Abdominal Aortic Aneurysm: Understanding a Silent Kiler

June 28, 2024

Some research about abdominal aortic aneurysm (AAA) indicates the rate is up to four times more prevalent in men than women. However, according to experts at the Memorial Cardiac and Vascular Institute, it's crucial to recognize that AAA can affect individuals of any gender, making it necessary for everyone to be informed about this serious threat to vascular health.

man sitting on couch with stomach pain highlighted in red

What is AAA and Who is At Risk?

It is a condition where a section of the aorta, the main artery of the body, enlarges in the abdominal region. This dilation can lead to a potentially fatal rupture if not properly treated. Numerous risk factors contribute to the development of AAA, including:

  • Age (typically over 60 years)
  • Family history of the condition
  • Smoking
  • Hypertension
  • High cholesterol
  • Infections in the aorta

Of these, smoking stands out as a significant contributor, accounting for 75% of all AAA cases.

What Are the Signs and Symptoms of AAA?

Eduardo Rodríguez Zoppi, MD, chief of Vascular and Endovascular Surgery at Memorial Cardiac & Vascular Institute, part of the Memorial Healthcare System in South Florida, emphasizes the importance of recognizing the signs and symptoms of AAA.

Dr. Eduardo Rodriguez Zoppi

These include:

  • Abdominal pain
  • Discomfort in the lower back
  • Abnormal pulse in the abdomen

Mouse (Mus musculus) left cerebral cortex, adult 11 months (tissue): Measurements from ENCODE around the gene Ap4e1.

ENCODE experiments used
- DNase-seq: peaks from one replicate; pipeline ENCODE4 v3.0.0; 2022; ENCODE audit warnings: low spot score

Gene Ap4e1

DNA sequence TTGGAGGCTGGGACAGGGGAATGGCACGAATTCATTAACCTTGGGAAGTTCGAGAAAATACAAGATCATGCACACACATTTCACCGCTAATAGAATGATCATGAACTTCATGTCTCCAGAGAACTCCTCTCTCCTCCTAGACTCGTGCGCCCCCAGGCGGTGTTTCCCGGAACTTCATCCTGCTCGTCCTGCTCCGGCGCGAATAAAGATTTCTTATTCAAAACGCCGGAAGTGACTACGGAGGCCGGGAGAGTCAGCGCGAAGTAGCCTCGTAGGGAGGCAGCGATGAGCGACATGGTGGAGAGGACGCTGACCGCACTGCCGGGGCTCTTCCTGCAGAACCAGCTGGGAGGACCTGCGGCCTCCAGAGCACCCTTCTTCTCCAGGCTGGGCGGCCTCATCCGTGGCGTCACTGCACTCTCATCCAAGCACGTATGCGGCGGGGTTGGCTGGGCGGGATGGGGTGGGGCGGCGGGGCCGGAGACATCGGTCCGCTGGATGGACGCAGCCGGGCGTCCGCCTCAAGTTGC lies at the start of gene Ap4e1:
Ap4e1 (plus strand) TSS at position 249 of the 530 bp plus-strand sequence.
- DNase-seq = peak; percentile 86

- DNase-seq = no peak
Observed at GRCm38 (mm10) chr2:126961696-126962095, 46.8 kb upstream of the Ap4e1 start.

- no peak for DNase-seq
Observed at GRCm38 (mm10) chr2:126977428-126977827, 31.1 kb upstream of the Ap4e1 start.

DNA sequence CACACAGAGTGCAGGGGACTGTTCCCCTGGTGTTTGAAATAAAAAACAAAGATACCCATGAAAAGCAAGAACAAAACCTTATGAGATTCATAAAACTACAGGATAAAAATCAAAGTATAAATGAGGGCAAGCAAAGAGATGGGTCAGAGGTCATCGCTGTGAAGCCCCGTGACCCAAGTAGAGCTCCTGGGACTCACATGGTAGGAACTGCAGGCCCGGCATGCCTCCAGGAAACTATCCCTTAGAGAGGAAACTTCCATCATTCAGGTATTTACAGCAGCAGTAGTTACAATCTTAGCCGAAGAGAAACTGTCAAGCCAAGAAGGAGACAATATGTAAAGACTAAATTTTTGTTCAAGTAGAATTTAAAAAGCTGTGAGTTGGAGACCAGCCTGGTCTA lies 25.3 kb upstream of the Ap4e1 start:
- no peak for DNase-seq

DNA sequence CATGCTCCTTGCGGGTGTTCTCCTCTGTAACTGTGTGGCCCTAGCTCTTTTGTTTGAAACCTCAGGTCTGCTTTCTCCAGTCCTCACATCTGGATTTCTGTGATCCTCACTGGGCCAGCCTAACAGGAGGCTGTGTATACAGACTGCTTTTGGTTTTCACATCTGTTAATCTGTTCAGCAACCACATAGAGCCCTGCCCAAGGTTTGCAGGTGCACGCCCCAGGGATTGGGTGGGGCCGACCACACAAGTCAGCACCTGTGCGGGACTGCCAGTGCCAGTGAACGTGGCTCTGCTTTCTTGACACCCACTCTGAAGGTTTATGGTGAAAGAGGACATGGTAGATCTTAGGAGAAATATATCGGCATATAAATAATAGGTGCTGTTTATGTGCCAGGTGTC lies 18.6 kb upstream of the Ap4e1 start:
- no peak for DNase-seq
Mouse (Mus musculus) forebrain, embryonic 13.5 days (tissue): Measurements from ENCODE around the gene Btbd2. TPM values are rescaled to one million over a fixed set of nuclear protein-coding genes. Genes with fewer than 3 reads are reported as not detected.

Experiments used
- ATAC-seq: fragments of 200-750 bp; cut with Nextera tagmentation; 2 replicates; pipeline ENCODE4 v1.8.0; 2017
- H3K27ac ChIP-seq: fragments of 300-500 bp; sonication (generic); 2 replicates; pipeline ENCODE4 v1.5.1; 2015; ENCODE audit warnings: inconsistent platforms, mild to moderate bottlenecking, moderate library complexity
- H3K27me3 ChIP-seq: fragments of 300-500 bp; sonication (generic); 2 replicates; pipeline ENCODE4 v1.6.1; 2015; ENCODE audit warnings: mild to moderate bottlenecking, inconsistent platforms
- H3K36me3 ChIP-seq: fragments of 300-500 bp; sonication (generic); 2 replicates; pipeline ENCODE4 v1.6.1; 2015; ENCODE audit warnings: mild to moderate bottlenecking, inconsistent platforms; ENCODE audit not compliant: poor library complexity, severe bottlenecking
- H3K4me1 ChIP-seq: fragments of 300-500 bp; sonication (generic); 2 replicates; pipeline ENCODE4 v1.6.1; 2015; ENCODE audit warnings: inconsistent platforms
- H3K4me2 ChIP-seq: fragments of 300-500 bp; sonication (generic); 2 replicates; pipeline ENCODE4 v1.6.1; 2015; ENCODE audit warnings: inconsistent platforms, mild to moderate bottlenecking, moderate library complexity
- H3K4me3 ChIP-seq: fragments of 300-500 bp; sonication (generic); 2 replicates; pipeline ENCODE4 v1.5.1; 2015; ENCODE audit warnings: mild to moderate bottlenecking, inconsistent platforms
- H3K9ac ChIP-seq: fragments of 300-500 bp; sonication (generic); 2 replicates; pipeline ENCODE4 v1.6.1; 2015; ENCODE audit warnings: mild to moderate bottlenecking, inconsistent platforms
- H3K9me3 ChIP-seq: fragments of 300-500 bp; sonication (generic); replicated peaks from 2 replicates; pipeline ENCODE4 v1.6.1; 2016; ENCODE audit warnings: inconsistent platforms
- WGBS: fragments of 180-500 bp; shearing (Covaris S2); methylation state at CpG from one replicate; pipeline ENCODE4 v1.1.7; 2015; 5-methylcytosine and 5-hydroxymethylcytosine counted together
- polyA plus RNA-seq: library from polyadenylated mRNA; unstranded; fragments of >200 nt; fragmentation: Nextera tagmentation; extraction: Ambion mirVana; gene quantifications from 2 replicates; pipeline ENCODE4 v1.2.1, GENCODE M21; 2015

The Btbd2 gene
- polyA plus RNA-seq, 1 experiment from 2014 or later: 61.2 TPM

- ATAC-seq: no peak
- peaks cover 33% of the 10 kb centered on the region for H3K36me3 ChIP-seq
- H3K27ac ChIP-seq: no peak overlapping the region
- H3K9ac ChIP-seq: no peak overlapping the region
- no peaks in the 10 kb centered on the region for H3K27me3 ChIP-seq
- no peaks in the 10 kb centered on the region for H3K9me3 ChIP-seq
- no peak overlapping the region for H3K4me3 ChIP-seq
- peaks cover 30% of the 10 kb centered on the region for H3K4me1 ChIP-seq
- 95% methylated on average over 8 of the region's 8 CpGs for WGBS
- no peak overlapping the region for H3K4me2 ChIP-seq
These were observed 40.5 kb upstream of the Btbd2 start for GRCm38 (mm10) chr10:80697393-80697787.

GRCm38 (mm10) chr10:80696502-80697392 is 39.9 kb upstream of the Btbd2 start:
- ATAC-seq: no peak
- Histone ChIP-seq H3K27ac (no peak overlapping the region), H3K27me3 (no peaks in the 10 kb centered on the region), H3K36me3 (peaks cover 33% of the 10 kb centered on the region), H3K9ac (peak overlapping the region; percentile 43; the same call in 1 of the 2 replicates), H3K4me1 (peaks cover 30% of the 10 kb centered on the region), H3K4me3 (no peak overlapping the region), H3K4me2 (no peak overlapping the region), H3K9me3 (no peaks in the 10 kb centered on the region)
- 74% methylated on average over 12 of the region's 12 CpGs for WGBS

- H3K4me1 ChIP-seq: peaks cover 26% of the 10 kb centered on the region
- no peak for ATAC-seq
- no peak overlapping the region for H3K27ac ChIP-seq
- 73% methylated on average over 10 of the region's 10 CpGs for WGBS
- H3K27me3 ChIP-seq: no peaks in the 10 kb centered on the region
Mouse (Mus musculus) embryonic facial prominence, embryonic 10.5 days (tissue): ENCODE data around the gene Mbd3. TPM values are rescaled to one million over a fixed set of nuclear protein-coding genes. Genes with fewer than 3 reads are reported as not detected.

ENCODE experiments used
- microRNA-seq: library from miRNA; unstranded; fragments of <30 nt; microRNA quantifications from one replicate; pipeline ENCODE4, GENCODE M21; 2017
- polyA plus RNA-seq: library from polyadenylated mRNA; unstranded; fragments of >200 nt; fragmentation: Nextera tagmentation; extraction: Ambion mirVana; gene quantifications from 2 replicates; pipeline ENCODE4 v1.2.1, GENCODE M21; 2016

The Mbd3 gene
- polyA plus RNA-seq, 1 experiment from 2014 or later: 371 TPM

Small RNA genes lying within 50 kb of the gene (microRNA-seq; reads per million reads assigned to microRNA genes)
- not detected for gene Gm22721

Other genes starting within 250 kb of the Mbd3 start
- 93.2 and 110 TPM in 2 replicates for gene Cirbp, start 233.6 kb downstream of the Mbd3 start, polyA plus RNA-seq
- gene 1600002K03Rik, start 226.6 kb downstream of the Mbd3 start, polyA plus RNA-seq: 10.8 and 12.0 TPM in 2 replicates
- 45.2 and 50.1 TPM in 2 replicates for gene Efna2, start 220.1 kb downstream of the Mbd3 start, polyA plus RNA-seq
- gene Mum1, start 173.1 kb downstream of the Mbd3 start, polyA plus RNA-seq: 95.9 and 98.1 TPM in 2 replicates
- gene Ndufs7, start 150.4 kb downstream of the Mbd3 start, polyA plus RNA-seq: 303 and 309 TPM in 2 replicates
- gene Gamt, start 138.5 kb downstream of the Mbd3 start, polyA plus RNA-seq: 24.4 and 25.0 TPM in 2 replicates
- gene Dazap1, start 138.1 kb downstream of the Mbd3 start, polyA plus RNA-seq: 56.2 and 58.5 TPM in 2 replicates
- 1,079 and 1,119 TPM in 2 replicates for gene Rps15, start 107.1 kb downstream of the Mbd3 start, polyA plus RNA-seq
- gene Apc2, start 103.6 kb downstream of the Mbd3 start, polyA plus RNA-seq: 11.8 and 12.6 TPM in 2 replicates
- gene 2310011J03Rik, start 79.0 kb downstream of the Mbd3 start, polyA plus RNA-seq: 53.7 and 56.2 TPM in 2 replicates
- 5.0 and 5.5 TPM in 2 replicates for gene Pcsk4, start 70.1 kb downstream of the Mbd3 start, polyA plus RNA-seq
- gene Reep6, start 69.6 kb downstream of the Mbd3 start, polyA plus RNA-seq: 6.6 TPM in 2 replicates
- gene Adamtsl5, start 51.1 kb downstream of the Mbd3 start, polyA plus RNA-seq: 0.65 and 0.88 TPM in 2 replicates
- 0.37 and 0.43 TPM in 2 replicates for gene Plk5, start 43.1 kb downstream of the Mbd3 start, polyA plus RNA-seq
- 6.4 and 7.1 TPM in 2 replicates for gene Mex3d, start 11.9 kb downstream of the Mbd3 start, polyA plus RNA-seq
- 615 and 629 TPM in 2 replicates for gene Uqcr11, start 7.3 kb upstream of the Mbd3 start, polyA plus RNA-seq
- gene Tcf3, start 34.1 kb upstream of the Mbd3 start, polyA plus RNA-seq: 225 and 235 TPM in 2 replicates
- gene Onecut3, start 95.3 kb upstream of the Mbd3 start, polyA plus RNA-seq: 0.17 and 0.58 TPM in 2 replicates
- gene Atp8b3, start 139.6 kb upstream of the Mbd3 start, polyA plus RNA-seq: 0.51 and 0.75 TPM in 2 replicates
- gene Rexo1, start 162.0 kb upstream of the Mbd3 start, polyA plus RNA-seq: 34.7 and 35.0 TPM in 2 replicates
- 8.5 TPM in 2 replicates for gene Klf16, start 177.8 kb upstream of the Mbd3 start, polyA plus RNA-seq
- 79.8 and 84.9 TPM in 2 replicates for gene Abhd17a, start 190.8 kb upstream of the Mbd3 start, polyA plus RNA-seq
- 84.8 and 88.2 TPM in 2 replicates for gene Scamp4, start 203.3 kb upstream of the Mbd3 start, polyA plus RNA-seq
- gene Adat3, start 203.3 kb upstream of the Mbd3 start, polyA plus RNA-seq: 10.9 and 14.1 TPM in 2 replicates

Often, AAA can be asymptomatic until a rupture occurs, emphasizing the need for early detection.

The U.S. Preventive Services Task Force recommends that men aged 65-75 who have a history of smoking undergo screening for AAA, even in the absence of symptoms.

"Abdominal aortic aneurysm is a vascular time bomb that can detonate without warning," warns Dr. Rodríguez Zoppi. "Early detection is our best defense, and education about the risks and symptoms is crucial to saving lives."

Can AAA be Treated?

There are two main treatment options for AAA: endovascular repair and open surgery.

  • Endovascular repair is a minimally invasive approach that involves the insertion of a catheter through an artery in the groin to the aorta, where a metal mesh graft is placed to reinforce the weakened wall, thereby preventing aneurysm rupture. Patients can go home as early as the following day after surgery.
  • Open surgery, on the other hand, involves removing the damaged section of the aorta and replacing it with a graft secured in place with stitches. Full recovery can take several weeks.

Memorial Cardiac & Vascular Institute offers a dedicated aortic aneurysm center that handles a wide range of cases related to aneurysms, including complex ruptures and dissections.

“The patients who place their trust in us for their AAA care exhibit remarkable courage and resilience. We find inspiration in their strength, driving us to provide them with hope and enhance their quality of life through the treatment options we can offer," said Dr. Rodríguez Zoppi.